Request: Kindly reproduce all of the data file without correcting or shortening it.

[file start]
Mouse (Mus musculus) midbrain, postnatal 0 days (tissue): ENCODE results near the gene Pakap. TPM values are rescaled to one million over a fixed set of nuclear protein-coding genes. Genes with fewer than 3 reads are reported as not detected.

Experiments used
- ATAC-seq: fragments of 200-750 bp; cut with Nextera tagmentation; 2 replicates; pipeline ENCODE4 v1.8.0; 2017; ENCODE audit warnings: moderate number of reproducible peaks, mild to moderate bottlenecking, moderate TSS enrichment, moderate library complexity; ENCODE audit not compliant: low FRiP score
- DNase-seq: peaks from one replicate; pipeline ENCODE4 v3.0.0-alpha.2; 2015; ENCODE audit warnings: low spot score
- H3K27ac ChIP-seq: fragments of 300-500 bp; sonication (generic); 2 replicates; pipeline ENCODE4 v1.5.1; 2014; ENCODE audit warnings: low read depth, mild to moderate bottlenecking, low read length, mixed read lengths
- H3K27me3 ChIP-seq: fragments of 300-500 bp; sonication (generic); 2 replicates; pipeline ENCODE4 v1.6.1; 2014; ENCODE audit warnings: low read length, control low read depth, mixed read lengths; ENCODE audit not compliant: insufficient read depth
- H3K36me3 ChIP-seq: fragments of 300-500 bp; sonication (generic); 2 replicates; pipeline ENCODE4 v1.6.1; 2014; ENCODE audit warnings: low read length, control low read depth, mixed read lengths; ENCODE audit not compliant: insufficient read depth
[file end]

Mouse (Mus musculus) midbrain, postnatal 0 days (tissue): ENCODE results near the gene Pakap. TPM values are rescaled to one million over a fixed set of nuclear protein-coding genes. Genes with fewer than 3 reads are reported as not detected.

Experiments used
- ATAC-seq: fragments of 200-750 bp; cut with Nextera tagmentation; 2 replicates; pipeline ENCODE4 v1.8.0; 2017; ENCODE audit warnings: moderate number of reproducible peaks, mild to moderate bottlenecking, moderate TSS enrichment, moderate library complexity; ENCODE audit not compliant: low FRiP score
- DNase-seq: peaks from one replicate; pipeline ENCODE4 v3.0.0-alpha.2; 2015; ENCODE audit warnings: low spot score
- H3K27ac ChIP-seq: fragments of 300-500 bp; sonication (generic); 2 replicates; pipeline ENCODE4 v1.5.1; 2014; ENCODE audit warnings: low read depth, mild to moderate bottlenecking, low read length, mixed read lengths
- H3K27me3 ChIP-seq: fragments of 300-500 bp; sonication (generic); 2 replicates; pipeline ENCODE4 v1.6.1; 2014; ENCODE audit warnings: low read length, control low read depth, mixed read lengths; ENCODE audit not compliant: insufficient read depth
- H3K36me3 ChIP-seq: fragments of 300-500 bp; sonication (generic); 2 replicates; pipeline ENCODE4 v1.6.1; 2014; ENCODE audit warnings: low read length, control low read depth, mixed read lengths; ENCODE audit not compliant: insufficient read depth